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The LaBorde Building: Evolution of a 20th Century Patient Ward

By: Stephanie Gray

The LaBorde Building has been known by many names since its construction in 1929: the tuberculosis pavilion, ward B-21, and finally LaBorde. The various name changes over the years coincide with the change in the composition of patients it housed. Constructed for mentally ill patients with tuberculosis, LaBorde later became the home of female patients and then elderly regressed patients. The adaptability of the building to suit the needs of different types of patients with mental illnesses allows its narrative to engage with important parts of the history of mental health in the United States and the South Carolina State Hospital’s campus on Bull Street in particular. A small ward building, but in close proximity to the grand Babcock and Mills buildings, LaBorde’s role in patient care at the S.C. State Hospital should not be overlooked in the evaluation of its preservation during the future redevelopment of the Bull Street campus.

Although LaBorde was not constructed until 1929, its history began over three decades earlier, as evident in the conversations about the need to build a ward for the State Hospital’s mentally ill tuberculosis patients published in the institution’s annual reports. Superintendent James W. Babcock led the effort to make the care of tuberculosis patients a top priority on the institution’s agenda. In the annual report for the year 1907, Babcock wrote that since the “Report of the Superintendent” he published in the 1894 annual report, he has maintained that tuberculosis is “the chief cause of mortality among our patients.” According to Babcock, the hospital was not adequately addressing the problem of this highly infectious disease, and beginning back in 1894 he began to “advocat[e] the isolation of tuberculosis patients from the nontuberculosis.” He cited Dr. Drewy of the Patterson Asylum in Virginia, who said that “the segregation of the tuberculous in separate cottages or canvas tents, has been a distinct advance, which promises well nigh universal approval.”[1]

The following year, in 1908, Babcock made recommendations to the General Assembly after studying Watson’s “Handbook of South Carolina.” He voiced the same adamant plea of the year before that “the means of separating the tuberculous from the nontuberculous is at the present time a question of vital importance.” Arguing for the maintenance of poor conditions from year to year, the Board of Health reported that “no provisions have been made for the isolation of tubercular patients, and they are allowed to sleep and mingle with others not infected, thereby causing a continual spread of this disease in this Institution.” Again, the Board of Health emphasized the need to build a structure for contagious patients and recommended that land be purchased outside of Columbia to build the Farm Colony that would house tuberculosis patients along with epileptics and the mildly insane.[2]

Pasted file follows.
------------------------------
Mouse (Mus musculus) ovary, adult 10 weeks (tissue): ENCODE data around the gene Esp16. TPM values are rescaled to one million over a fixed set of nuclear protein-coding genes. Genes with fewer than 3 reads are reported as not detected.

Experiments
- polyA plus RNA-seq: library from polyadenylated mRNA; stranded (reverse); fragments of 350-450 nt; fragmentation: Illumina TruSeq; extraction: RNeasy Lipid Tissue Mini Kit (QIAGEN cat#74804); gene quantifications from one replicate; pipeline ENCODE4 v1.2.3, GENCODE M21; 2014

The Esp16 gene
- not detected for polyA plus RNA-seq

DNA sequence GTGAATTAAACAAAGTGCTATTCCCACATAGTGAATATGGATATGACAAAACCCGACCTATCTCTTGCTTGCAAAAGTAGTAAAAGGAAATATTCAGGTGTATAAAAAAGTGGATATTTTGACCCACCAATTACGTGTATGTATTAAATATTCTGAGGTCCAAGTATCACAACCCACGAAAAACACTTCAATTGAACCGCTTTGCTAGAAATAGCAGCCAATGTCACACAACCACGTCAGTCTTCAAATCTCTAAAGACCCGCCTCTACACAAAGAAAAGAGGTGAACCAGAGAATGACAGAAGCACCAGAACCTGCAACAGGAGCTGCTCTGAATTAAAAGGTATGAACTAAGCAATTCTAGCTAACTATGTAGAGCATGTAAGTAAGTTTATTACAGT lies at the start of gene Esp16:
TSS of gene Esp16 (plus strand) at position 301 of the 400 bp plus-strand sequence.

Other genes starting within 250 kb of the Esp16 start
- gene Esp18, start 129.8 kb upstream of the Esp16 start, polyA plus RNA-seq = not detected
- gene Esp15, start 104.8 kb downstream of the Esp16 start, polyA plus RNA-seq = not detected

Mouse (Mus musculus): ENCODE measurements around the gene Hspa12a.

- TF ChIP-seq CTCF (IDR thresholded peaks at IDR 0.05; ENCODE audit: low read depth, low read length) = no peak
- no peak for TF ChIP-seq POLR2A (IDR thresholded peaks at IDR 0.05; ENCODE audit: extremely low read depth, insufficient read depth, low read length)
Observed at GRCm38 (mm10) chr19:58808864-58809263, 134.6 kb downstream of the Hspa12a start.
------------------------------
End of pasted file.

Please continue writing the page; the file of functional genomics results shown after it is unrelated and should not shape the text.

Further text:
The concerns expressed in the annual reports from the first decade of the twentieth century did not result in the creation of the Farm Colony as proposed, but the need to build a structure for tuberculosis patients persisted on the hospital’s agenda over the course of the next twenty years. In 1915, a year after Babcock resigned as superintendent, South Carolina Governor Richard I. Manning appealed to the National Committee for Mental Hygiene to conduct a study of the hospital because of its reported unsatisfactory and unsanitary conditions. After conducting his study, Dr. Arthur P. Herring recommended in a “Plan of Reorganization” that “the most evident step at the present time is to remove all of the negro insane, the idiots and imbeciles, the tuberculous and pellagrous patients, to the State Park.”[3] After more than a decade of silence in written reports, probably as a result of underfunding, the call to arms to build a tuberculosis ward building was reprised in the annual report of 1928: “An urgent need at the institution in Columbia is a Tuberculosis Ward Building for the white male patients. These patients are now housed in the Parker Annex which has been renovated but is intended to be used for an industrial shop. It will be necessary to build a pavilion with capacity of forty beds, which will cost Forty Thousand Dollars.”[4]

This time, however, the Board was successful in receiving the funds to build a ward, and contracted the Columbia architectural firm Lafaye & Lafaye Architects to design the building and procure bids for its construction. In late May of 1929, the Board of Regents accepted the bid of the Mechanics Contracting Co., the lowest offered at $22,981.[5] A letter from Lafaye & Lafaye in November stated that the “T.B. Pavilion was ready for acceptance” from the Board of Regents.[6] By December, the “one-story brick building covered with a tin roof, concrete floors, and heated from the central heating plant” was completed and occupied by white male tuberculosis patients.[7]

The LaBorde Building, though not yet named, was built as a symmetrical structure with a central pavilion facing north, flanked by two wings to the east and west. The central pavilion includes a medical office, reception hall, supplies room, nurses’ room, dining room, and kitchen with a storage closet and vestibule. The two wings are identical and each features a large, dormitory-style ward room, three private rooms, a linen room, toilet, bath, and a paved terrace at the back of the building, facing south.[8] These details, procured from Lafaye & Lafaye’s architectural drawings, reflect simplicity in the building’s design. The ward was an efficient structure to facilitate ease for the nurses in caring for patients.